The monthly vehicle retail sales data announced by the Federation of Automobile Dealers Associations (FADA) indicate that July 2021 sales are 28 percent higher compared to June 2021 at 15,56,777 vehicles (June 2021 retail sales: 1,217,151 vehicles)
According to FADA, the increase in demand in the commercial vehicles, especially the M&HCV segment is primarily on the back of the infrastructure projects underway across the country.
Even on a year-on-year comparison the numbers are higher primarily on account of low base effect. Vinkesh Gulati, president, FADA said, “With the entire country now open, July continues to see robust recovery in auto retails as demand across all categories remain high. The low base effect also continues to play its part.”
However, the passenger vehicle segment continues to be an area of concern. Despite the unusually high demand, especially with the robust pipeline of new launches, the waiting period due to supply side constraints have been persisting and according to the FADA it is “now becoming a deep-rooted issue for OEMs.”
Even in the two-wheeler segment, though the numbers are in the black, the rate of recovery continues to be sluggish as the customers at the bottom of the pyramid have been going through financial uncertainties as a direct impact of the second wave of Covid-19 in rural markets across the country.
The silver lining, according to the FADA president, is the fact that the deficit in sales when compared to pre-Covid months is now narrowing down, “When compared to July 2019, the gap reduces to low double digits of -13 percent. With tractor retails already above pre-covid levels during the last month, passenger vehicles for the first time have reached the same by growing 24 percent.”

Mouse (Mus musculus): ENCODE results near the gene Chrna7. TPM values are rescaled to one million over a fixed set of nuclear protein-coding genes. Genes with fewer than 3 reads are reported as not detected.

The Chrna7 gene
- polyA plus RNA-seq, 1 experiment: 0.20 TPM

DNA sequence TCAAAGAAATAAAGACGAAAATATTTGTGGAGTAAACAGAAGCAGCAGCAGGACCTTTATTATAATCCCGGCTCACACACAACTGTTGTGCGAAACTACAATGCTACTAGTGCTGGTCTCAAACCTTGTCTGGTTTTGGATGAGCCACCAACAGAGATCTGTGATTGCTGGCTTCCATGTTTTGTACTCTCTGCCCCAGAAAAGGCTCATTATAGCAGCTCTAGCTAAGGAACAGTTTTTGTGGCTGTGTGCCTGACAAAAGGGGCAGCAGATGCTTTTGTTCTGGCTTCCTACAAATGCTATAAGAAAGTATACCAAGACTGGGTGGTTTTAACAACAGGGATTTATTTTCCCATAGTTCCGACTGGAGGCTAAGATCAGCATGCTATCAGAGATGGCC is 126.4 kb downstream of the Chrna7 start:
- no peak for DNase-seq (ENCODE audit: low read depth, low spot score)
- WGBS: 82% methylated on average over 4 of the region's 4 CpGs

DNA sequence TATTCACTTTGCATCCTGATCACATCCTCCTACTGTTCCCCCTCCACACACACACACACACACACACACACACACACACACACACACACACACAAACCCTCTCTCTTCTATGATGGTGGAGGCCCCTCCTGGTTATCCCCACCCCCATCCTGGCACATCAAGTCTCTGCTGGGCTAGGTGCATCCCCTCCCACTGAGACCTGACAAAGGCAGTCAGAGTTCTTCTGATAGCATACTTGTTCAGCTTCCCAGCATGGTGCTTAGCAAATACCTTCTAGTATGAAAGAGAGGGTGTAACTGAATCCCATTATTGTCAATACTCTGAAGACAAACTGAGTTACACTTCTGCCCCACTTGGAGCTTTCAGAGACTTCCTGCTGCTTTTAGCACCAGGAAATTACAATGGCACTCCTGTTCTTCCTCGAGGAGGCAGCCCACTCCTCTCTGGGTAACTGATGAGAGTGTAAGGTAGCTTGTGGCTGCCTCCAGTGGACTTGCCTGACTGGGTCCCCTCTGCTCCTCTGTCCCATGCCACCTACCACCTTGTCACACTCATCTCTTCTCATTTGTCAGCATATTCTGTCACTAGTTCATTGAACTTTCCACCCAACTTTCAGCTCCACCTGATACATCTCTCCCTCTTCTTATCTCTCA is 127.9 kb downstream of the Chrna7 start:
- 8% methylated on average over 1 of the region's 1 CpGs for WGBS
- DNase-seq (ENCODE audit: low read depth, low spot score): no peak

Semiconductor shortage worrying for PV OEMs
Giving its near-term projection for the auto sector, FADA says August 2021 has begun on a positive note as demand and enquiry levels continue to improve across all categories. In addition, the forecast of a normal monsoon between August- September and expected pickup in sowing activities will have a rub off effect on rural sales, especially in the tractor segment.
Addressing its concern on the global semi-conductor shortage, FADA says it has been raising the red flag on demand-supply mismatch for some time now. A number of OEMs including Tata Motors and Mahindra & Mahindra have said that their production schedules are getting hampered by the global supply chain problem of semiconductors.
In an internal survey conducted by FADA, 60 percent PV dealers said that they have at least two-month waiting period for select variants. 35 percent dealers also said that the waiting period is more than four months among select variants.
Poor supplies of semiconductors – a crucial component which silently power modern infotainment systems, driver aids and multiple electrical components – have been affecting companies for over a year now. The problem stems from the hugely increased demand for personal computers, tablets and smartphones at the height of the Covid-19 pandemic, which largely diverted supply away from the automotive sector.
A passenger vehicle typically uses around 1,000 semiconductors and any slowdown in the supply chain means manufacturing operations can come to a grinding halt. Also, like many countries, India too has an over-reliance on the world’s biggest supplier of microprocessors – Taiwan.